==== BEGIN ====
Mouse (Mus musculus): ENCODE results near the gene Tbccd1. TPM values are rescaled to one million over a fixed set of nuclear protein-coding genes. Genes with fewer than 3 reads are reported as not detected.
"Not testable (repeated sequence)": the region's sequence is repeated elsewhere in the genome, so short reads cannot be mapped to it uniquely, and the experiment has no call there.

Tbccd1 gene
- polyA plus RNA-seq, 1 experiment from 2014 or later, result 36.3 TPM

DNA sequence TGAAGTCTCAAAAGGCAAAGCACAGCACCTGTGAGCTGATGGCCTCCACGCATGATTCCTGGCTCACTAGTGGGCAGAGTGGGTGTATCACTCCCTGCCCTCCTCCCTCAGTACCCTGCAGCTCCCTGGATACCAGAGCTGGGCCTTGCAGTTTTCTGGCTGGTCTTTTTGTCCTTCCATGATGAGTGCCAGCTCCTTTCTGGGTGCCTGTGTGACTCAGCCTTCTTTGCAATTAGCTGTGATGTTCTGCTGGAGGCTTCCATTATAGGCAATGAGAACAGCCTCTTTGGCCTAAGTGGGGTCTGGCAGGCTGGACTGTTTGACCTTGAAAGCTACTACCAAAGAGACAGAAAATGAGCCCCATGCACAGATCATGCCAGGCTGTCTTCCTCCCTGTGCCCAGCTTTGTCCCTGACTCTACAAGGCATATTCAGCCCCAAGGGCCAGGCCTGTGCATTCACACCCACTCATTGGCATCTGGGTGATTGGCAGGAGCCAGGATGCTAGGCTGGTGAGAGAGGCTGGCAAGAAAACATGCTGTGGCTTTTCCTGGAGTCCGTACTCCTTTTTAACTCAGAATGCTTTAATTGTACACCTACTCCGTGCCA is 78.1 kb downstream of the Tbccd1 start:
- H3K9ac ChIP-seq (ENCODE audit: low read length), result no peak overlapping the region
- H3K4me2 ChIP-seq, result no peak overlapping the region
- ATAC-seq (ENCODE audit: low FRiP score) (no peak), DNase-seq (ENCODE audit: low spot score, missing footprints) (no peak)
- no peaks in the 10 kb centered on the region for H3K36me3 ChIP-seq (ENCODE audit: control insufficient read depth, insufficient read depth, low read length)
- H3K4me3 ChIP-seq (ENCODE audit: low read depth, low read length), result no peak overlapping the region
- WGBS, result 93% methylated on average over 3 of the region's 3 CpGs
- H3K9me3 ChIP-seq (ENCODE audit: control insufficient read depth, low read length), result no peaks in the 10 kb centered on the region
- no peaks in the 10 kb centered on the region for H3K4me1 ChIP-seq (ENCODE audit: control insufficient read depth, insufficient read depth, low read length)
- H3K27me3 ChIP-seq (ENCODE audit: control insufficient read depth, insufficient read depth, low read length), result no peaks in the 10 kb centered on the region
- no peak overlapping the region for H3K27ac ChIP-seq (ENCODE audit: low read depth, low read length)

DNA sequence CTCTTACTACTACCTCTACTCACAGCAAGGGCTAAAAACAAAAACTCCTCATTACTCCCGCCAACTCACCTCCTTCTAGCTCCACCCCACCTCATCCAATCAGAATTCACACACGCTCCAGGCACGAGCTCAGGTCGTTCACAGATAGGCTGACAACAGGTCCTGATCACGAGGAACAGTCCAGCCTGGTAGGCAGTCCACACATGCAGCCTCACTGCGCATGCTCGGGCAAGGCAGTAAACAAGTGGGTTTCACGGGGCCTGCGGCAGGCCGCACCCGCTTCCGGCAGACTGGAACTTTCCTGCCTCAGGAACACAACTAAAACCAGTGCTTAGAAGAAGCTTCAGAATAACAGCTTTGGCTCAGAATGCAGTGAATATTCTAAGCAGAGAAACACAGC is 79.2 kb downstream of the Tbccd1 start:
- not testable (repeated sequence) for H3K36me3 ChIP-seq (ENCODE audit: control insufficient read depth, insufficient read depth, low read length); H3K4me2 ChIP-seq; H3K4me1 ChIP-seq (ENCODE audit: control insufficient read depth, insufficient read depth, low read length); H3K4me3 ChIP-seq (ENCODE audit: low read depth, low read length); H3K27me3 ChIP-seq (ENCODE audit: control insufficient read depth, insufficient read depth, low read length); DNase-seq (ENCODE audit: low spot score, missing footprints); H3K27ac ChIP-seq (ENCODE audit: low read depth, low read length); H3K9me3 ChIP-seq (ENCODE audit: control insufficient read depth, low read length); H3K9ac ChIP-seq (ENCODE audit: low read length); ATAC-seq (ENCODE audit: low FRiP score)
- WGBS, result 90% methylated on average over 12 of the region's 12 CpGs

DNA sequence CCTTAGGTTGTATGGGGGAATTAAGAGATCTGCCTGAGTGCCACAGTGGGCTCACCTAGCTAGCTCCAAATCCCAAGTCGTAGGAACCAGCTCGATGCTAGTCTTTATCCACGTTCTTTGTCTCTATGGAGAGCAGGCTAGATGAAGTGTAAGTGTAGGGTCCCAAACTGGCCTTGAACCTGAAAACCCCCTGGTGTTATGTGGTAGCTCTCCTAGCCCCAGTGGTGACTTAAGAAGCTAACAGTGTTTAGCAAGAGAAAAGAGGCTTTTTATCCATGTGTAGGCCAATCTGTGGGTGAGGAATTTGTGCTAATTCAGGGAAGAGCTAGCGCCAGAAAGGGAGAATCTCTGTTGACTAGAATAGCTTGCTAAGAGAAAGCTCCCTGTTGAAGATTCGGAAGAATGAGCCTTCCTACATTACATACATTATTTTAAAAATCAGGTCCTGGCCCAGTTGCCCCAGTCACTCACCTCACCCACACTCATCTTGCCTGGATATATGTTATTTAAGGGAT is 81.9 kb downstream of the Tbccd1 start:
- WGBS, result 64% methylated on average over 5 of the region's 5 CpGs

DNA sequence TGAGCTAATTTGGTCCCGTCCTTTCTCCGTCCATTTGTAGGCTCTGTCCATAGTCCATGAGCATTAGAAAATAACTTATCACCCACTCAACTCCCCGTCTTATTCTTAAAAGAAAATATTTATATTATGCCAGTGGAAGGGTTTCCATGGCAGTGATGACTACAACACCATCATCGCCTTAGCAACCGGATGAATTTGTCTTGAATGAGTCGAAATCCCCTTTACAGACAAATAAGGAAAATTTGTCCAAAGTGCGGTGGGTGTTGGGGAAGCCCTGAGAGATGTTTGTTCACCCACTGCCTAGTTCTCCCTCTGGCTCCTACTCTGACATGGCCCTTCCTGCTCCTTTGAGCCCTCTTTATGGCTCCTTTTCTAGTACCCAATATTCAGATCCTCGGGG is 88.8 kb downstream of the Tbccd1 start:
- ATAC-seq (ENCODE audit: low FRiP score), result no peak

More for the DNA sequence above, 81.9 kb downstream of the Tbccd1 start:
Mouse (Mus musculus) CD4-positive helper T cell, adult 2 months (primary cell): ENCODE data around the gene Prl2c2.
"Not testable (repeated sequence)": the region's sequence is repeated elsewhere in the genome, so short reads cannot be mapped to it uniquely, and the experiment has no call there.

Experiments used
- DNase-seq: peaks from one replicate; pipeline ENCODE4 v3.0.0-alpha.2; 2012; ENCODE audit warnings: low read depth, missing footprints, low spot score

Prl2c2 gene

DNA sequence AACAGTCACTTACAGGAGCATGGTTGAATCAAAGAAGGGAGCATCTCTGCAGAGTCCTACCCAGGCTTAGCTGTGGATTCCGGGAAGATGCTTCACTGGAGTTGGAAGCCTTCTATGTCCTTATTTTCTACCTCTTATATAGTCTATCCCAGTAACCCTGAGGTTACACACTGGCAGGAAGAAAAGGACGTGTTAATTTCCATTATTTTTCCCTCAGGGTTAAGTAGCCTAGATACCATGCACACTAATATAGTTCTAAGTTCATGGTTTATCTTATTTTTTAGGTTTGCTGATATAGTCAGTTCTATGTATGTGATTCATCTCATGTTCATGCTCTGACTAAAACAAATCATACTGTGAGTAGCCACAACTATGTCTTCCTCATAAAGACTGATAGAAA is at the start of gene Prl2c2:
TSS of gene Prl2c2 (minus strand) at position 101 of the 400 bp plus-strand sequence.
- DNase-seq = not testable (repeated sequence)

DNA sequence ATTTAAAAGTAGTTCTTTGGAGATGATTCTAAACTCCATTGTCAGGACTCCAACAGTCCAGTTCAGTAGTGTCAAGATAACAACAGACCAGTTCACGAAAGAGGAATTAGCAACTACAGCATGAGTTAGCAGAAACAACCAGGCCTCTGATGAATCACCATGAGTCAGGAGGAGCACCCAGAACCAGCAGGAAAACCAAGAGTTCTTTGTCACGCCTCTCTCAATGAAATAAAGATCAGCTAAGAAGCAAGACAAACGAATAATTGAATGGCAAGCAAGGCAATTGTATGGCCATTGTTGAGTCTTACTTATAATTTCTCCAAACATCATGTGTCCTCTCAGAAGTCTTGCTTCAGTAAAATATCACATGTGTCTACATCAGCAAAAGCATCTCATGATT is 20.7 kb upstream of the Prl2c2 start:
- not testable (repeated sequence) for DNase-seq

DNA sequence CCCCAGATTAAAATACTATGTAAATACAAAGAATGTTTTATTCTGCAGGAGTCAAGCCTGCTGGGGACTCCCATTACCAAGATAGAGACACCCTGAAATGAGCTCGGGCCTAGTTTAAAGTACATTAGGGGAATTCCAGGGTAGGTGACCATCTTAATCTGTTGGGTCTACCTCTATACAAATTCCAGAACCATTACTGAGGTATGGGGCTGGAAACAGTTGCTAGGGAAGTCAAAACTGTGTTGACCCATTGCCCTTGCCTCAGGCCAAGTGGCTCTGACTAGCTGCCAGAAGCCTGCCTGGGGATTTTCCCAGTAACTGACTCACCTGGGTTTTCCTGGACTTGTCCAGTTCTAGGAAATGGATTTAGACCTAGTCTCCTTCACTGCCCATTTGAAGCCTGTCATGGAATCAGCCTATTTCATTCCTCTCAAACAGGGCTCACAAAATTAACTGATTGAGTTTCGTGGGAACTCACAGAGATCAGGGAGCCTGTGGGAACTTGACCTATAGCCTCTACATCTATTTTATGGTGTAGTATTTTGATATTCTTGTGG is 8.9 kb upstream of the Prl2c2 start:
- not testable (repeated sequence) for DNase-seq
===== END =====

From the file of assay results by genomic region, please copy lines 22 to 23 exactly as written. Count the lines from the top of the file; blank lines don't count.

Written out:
- ATAC-seq (ENCODE audit: low FRiP score), result no peak

More for the DNA sequence above, 81.9 kb downstream of the Tbccd1 start: